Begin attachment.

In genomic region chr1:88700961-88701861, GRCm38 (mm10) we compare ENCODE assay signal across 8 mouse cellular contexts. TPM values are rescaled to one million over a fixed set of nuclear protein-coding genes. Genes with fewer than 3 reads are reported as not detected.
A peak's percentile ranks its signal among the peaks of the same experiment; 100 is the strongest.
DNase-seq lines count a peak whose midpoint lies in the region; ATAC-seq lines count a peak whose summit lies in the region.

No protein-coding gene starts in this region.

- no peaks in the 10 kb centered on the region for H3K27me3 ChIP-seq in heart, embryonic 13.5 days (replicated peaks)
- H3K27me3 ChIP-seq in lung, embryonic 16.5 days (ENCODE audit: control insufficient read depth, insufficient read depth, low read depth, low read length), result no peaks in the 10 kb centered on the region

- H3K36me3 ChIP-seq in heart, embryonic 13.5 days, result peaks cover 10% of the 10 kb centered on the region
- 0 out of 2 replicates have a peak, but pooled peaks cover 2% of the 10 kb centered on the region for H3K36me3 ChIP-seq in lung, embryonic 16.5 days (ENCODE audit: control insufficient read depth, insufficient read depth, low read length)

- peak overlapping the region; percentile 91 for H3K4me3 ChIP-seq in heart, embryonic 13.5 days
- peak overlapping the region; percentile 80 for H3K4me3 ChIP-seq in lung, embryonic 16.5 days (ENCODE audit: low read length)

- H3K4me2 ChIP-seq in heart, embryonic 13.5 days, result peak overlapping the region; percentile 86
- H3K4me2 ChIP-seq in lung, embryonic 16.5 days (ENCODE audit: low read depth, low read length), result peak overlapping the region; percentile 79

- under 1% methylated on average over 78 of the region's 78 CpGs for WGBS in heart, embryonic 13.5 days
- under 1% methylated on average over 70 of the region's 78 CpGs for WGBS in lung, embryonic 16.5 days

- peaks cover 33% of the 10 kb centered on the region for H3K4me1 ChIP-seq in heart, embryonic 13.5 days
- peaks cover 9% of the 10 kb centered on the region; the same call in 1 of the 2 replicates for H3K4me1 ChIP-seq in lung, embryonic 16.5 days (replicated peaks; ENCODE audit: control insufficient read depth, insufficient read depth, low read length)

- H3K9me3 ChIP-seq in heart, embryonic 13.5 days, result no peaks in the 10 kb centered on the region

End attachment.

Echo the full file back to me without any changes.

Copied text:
In genomic region chr1:88700961-88701861, GRCm38 (mm10) we compare ENCODE assay signal across 8 mouse cellular contexts. TPM values are rescaled to one million over a fixed set of nuclear protein-coding genes. Genes with fewer than 3 reads are reported as not detected.
A peak's percentile ranks its signal among the peaks of the same experiment; 100 is the strongest.
DNase-seq lines count a peak whose midpoint lies in the region; ATAC-seq lines count a peak whose summit lies in the region.

No protein-coding gene starts in this region.

- no peaks in the 10 kb centered on the region for H3K27me3 ChIP-seq in heart, embryonic 13.5 days (replicated peaks)
- H3K27me3 ChIP-seq in lung, embryonic 16.5 days (ENCODE audit: control insufficient read depth, insufficient read depth, low read depth, low read length), result no peaks in the 10 kb centered on the region

- H3K36me3 ChIP-seq in heart, embryonic 13.5 days, result peaks cover 10% of the 10 kb centered on the region
- 0 out of 2 replicates have a peak, but pooled peaks cover 2% of the 10 kb centered on the region for H3K36me3 ChIP-seq in lung, embryonic 16.5 days (ENCODE audit: control insufficient read depth, insufficient read depth, low read length)

- peak overlapping the region; percentile 91 for H3K4me3 ChIP-seq in heart, embryonic 13.5 days
- peak overlapping the region; percentile 80 for H3K4me3 ChIP-seq in lung, embryonic 16.5 days (ENCODE audit: low read length)

- H3K4me2 ChIP-seq in heart, embryonic 13.5 days, result peak overlapping the region; percentile 86
- H3K4me2 ChIP-seq in lung, embryonic 16.5 days (ENCODE audit: low read depth, low read length), result peak overlapping the region; percentile 79

- under 1% methylated on average over 78 of the region's 78 CpGs for WGBS in heart, embryonic 13.5 days
- under 1% methylated on average over 70 of the region's 78 CpGs for WGBS in lung, embryonic 16.5 days

- peaks cover 33% of the 10 kb centered on the region for H3K4me1 ChIP-seq in heart, embryonic 13.5 days
- peaks cover 9% of the 10 kb centered on the region; the same call in 1 of the 2 replicates for H3K4me1 ChIP-seq in lung, embryonic 16.5 days (replicated peaks; ENCODE audit: control insufficient read depth, insufficient read depth, low read length)

- H3K9me3 ChIP-seq in heart, embryonic 13.5 days, result no peaks in the 10 kb centered on the region